Southern California's Salton Sea was a bustling tourist destination in the 1950s and 1960s (Credit: Rman 348 at English Wikipedia,/Public domain,/Wikimedia Commons)

In 1905, water from the Colorado River broke through an irrigation canal and flooded a dry lake bed called the Salton Sink in Southern California. The flooding continued for two years, creating a pristine 400-square-mile lake. The Salton Sea, as it was called, became an instant vacation hotspot. Its sandy beaches and warm water drew millions of visitors every year. Filled with fish from the Colorado River, it also drew migratory birds looking for food in the desert.

But Salton Sea's popularity was short-lived. Once the irrigation canal was fixed, the lake's only water source was the agricultural runoff from nearby farms. This, together with the rising temperatures and California's prolonged drought, has caused the Salton Sea to shrink by 38 square miles since 2003. Under current conditions, the lake will lose three-quarters of its water by 2030.

The Salton Sea gets its water from agricultural runoffs (Credit: Shannon/ CC BY-SA 4.0/ Wikimedia Commons)

Additionally, the water that remains is salty and filled with toxic algal blooms. The lack of oxygen in the water has killed all the fish. Even worse, the lake's ever-increasing dusty lake bed contains harmful chemicals from the agricultural runoff. The dust particles, carried by the gusty winds, are creating serious health issues for the area's residents.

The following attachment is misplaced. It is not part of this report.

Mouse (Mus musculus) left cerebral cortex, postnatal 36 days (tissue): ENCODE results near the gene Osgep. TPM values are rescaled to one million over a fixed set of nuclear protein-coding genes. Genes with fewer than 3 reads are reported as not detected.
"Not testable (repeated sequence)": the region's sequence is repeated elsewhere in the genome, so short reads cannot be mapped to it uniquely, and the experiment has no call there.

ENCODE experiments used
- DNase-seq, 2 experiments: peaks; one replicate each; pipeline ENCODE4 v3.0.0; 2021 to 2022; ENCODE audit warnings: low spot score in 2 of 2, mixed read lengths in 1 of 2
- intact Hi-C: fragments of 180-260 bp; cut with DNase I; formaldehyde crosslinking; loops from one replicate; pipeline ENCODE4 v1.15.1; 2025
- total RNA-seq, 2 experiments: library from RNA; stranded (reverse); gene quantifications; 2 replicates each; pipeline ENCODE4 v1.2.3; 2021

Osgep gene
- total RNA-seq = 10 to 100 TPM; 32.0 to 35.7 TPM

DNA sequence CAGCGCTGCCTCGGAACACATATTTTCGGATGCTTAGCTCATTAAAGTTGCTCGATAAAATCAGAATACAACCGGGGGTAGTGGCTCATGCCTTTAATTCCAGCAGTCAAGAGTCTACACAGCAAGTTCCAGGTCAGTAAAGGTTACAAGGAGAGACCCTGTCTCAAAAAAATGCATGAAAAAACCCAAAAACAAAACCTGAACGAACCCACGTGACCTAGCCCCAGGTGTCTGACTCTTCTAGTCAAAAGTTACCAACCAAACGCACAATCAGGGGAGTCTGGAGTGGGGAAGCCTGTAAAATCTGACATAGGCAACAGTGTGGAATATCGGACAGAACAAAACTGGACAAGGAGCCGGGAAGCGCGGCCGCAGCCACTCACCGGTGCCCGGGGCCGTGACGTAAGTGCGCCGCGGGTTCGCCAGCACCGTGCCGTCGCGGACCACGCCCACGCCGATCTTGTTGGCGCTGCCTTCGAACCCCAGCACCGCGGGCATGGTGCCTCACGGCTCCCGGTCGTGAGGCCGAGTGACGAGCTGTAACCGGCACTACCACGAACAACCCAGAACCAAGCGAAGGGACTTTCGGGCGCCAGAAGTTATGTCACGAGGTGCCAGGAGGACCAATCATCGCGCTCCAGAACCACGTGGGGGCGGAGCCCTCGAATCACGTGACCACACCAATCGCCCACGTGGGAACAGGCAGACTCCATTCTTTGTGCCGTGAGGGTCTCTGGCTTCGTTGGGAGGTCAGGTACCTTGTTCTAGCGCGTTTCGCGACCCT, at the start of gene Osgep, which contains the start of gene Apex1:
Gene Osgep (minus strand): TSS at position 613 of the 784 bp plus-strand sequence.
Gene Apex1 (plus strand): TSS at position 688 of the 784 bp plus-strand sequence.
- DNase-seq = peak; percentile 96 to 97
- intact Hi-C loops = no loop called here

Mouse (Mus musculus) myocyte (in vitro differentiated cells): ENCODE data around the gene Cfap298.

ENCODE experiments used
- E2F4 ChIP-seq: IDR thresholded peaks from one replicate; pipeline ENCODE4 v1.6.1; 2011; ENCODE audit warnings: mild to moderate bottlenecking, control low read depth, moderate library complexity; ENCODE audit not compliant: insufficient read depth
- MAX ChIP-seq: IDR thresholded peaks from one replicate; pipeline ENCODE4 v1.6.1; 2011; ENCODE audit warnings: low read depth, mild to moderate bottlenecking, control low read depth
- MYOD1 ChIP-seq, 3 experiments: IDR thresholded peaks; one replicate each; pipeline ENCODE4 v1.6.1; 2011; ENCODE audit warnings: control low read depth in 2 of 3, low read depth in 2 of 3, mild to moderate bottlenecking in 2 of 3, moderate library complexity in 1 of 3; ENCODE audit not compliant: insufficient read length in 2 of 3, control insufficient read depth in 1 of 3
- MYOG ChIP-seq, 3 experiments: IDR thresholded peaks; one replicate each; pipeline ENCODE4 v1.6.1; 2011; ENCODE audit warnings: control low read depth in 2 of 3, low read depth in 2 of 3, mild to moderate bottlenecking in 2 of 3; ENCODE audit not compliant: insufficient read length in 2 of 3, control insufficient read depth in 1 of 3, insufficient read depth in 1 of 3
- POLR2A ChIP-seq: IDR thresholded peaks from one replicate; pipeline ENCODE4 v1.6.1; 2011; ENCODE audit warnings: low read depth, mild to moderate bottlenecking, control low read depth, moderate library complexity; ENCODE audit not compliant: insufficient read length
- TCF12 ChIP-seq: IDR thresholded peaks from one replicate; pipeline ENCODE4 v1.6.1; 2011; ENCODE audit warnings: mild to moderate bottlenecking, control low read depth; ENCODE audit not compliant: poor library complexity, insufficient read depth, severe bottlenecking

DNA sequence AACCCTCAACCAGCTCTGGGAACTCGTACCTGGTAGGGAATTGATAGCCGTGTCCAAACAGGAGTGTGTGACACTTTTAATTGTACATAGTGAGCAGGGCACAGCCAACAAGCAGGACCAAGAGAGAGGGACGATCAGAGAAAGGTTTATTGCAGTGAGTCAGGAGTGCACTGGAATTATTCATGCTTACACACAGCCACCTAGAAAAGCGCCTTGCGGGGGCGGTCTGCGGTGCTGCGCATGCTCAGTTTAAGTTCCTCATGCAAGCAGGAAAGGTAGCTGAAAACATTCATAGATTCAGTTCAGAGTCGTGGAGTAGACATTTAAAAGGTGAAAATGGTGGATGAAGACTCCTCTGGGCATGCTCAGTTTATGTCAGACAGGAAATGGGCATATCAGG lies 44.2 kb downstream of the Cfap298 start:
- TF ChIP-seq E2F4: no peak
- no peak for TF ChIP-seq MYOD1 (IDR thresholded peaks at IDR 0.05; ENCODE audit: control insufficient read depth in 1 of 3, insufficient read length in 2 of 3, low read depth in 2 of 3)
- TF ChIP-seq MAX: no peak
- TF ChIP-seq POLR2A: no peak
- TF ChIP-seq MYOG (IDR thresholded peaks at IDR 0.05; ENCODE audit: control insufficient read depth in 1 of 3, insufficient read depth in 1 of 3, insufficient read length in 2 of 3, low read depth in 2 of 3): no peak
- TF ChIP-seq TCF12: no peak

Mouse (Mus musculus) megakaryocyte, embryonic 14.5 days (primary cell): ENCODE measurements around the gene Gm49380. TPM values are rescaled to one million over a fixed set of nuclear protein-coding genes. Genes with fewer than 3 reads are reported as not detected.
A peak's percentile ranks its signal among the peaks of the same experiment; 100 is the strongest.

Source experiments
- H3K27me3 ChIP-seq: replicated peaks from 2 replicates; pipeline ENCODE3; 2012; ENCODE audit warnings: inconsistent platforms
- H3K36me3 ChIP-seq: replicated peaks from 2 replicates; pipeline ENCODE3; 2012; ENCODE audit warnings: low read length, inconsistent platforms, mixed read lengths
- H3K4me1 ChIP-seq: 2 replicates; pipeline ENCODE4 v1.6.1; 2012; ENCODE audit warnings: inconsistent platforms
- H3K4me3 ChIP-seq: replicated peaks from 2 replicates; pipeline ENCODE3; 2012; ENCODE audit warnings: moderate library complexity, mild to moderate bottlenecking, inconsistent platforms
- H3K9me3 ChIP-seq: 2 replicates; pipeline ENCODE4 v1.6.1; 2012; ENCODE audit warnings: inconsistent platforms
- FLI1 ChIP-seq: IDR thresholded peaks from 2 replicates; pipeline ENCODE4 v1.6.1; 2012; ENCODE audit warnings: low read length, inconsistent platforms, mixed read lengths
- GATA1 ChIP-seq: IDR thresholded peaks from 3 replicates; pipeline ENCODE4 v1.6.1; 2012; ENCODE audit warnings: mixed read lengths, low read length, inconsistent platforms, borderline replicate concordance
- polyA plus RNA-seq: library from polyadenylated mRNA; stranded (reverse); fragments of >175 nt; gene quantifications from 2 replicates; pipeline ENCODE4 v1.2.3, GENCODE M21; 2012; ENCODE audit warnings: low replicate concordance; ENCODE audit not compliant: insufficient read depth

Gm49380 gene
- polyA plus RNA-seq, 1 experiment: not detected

California has set aside millions of dollars to restore the lake. But finding a solution has proved elusive. A proposal to fill the lake with salt water from Mexico's Sea of Cortez was recently turned down. The experts believe it would be costly and harmful to the environment. Instead, they suggest building a desalination plant to reduce the lake's salt levels. They also want farmers to stop planting crops in the area. This will allow water from the Colorado River to reach the Salton Sea.

Salt deposits on the banks of the rapidly drying Salton Sea (Credit: Bamsb90//CC BY-SA 4.0/ Wikimedia Commons)

"I'd love to see this lake full of water, but it's not feasible," said Frank Ruiz, the director of Salton Sea Program. "The solution is for communities, water districts, and environmental groups to find common ground and protect it."